L-R: Ron Jackson and John Enticknap
Who responded to the Annual FBO Industry Survey and how representative are they of the FBO industry?
We have about 500 respondents who are based in the USA only. We have a database that we have accumulated over the years from our FBO success seminar and our consulting work, as well as trade shows. The respondents are a good representation of the US FBO industry. They are well distributed all over the country, with some in large metropolitan areas and others in more remote locations, but the majority have at least a 4,000ft runway, a hard surface and do turbine and piston business, so we think it is very representative.
What was the reason for conducting the survey?
The spirit of the report was to get a prediction and look ahead into what we call the glass ball. We have done the same survey over the past few years and have looked at the results from 2014 and 2013, and they were fairly accurate in terms of predictions. The main thing we’re looking for is how US FBOs feel about the state of the industry, and we asked that question with regard to the whole economy and their feelings about the economy going forward. We get a good feel of whether they are upbeat or not. The confidence level seems to be growing, although fuel sales have been pretty static over the past couple of years and a lot of FBOs had mostly a decrease last year. So this is the first time we’re seeing an upbeat response and it was very positive in terms of predictions for fuel sales in 2015. Over 60% said they would predict an increase, the majority of whom said 1-4% and another half of those said in excess of 5%, so this alone tells us they are thinking positive for 2015.
Do you think this positive trend will continue?
Given what we know today I would say that it will continue in 2016. The price of a barrel of oil has dropped considerably in the past six months. A year ago I don’t think anyone would have predicted this, so given the volatility of the price of oil – which I think will continue – then 2016 will continue an upward trend. It won’t be dramatic, but it will continue.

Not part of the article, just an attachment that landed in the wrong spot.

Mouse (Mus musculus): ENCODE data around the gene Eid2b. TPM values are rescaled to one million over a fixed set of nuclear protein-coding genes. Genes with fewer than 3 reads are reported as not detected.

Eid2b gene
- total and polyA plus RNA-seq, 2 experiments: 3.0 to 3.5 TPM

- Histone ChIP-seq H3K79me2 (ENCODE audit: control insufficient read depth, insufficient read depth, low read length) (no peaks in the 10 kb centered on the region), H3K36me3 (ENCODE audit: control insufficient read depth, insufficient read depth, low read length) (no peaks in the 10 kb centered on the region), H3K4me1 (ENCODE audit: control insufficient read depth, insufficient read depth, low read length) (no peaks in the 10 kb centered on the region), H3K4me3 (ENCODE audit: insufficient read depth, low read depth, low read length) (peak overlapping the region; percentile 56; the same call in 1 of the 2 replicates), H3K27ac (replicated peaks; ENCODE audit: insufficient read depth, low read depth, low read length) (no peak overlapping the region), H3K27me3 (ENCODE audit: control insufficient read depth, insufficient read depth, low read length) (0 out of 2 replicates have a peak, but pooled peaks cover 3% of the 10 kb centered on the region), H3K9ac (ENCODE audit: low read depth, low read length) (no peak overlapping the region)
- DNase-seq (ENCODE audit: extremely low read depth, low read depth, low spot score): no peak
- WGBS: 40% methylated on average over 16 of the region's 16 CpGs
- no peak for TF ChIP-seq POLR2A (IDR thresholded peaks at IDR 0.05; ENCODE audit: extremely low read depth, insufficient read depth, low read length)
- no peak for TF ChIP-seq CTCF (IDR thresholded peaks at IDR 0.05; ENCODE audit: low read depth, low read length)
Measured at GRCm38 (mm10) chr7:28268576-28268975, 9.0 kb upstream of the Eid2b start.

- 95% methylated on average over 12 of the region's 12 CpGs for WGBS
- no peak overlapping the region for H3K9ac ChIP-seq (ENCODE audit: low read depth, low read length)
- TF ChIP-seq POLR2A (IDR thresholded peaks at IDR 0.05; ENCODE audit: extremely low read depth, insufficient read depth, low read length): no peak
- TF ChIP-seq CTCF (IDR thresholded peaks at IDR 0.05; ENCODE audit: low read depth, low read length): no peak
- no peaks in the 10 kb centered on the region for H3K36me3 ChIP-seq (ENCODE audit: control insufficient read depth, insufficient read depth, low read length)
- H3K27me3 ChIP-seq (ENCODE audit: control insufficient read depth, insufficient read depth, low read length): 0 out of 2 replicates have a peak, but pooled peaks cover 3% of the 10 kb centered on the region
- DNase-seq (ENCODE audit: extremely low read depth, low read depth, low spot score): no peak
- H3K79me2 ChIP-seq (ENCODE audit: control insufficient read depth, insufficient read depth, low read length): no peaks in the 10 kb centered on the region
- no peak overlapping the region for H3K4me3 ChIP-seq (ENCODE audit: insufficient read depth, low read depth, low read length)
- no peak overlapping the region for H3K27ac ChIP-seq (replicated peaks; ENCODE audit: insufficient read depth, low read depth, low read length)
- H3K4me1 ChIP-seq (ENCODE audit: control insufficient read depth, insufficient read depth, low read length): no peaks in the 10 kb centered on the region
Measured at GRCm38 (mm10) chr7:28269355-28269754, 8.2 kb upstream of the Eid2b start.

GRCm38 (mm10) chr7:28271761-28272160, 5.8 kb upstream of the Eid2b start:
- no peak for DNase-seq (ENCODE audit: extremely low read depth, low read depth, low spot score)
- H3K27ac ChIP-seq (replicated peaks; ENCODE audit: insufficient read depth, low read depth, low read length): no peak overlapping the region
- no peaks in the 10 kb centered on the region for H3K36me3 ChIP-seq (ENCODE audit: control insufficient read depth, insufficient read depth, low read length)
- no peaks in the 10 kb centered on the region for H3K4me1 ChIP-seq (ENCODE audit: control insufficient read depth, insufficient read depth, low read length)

Which areas of the market will see most growth in terms of fuel sales?
When we got the results from the survey we did not differentiate between avgas and jet fuel, we just talked about gallons sold and the FBOs’ predictions. At the end of the survey there was an area where people could comment and we got a number of comments that were very positive for the recreational avgas market. The recreational markets are flying more on the weekends because that segment is price sensitive, so with the drop in avgas prices there is more activity being generated.
We keep our eye out for other industry surveys throughout the year and during the latter part of 2014 Business Jet Traveller magazine did some surveys of people who charter aircraft and their predictions for the coming year. We found that charter customers in large part gave almost the same statistics that we saw in our report – around 50% thought their charter flight hours were going to go up slightly, so it validated what we saw in our survey that there is a slight uptick but that still the market is rather stagnant. Other surveys suggest that large jet aircraft are selling well but that sales of smaller jets are still fairly stagnant.
How can FBOs increase their revenues?